4. Some in the gaming industry see the embracing of responsible gambling as a threat. It will take more time to convince certain operators that adopting effective responsible gambling tools will lead to greater sustainability of their operations. Partnerships between advocates of problem gambling, regulators, game developers and operators will be key to ensuring effective ways to minimize harm.
As the pandemic turns endemic, MNAPG has had more opportunity to do in-person outreach. Here’s a look at some of the recent efforts undertaken by Sonja Mertz, MNAPG’s community educator, and Susan Sheridan Tucker, MNAPG’s executive director.
Presentations ºFebruary 2022: A virtual presentation for 20 staff members of the University of Minnesota Duluth Health Services, which included nursing, mental health and administrative staff members.
ºMarch 2022: Susan was excited to present to Kevin Spading’s class on Problem Gambling. Kevin has been on the forefront of presenting at least some content on problem gambling to his students for years. This year marks his first full semester offering problem gambling.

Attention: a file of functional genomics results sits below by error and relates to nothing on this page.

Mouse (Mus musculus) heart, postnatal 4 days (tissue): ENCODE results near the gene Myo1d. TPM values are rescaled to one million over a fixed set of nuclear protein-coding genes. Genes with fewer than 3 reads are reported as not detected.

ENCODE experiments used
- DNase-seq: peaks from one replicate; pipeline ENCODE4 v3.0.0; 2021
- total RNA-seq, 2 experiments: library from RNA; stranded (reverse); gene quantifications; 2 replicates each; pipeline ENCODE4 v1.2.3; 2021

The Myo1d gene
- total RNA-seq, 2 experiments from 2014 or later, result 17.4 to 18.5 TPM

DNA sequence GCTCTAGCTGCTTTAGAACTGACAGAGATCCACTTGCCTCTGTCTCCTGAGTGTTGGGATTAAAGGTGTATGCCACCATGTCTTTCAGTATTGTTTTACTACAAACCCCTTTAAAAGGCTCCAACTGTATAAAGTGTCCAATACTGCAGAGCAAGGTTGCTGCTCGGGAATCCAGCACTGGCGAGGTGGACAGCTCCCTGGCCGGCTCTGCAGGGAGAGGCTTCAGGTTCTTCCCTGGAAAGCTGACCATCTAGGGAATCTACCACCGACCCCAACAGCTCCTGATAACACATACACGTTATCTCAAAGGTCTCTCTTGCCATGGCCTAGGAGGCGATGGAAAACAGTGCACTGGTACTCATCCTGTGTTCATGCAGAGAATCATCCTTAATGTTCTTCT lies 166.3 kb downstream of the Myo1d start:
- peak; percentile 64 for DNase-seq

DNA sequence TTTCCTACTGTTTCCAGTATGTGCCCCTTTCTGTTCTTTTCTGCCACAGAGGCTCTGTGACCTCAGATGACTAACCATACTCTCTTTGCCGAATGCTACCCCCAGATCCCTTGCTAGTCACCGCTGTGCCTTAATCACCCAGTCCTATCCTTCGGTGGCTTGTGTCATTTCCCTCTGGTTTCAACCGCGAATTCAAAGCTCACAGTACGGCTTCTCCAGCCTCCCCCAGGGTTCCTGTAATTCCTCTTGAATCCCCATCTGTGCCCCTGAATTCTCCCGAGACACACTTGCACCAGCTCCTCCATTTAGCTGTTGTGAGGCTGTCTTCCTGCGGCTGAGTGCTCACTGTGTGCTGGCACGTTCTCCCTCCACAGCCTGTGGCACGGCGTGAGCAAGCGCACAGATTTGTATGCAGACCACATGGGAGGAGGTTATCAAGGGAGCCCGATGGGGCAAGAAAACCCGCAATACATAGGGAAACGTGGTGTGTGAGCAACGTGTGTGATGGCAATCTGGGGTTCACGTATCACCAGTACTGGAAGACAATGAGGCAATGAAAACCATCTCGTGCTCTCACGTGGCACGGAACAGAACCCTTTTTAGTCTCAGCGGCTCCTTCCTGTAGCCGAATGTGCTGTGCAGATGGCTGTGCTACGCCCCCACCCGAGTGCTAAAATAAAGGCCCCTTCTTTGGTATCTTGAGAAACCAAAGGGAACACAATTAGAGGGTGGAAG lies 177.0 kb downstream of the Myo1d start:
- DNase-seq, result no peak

ºApril 2022: A presentation at the Metro State University Recovery Conference that focused on gambling and college students. The presentation was well received.
Exhibits With conferences beginning to return to their normal formats, we had the opportunity to exhibit at the Minnesota Social Services Association and the Minnesota Psychological Association conferences this spring. In an effort to reach less traditional audiences, MNAPG has also been exhibiting at more community-based events, including senior citizen health expos, the Minnesota Parent Teacher Association Conference, the Military Mental Health Conference at Camp Ripley, and the Minneapolis Community Connections Conference.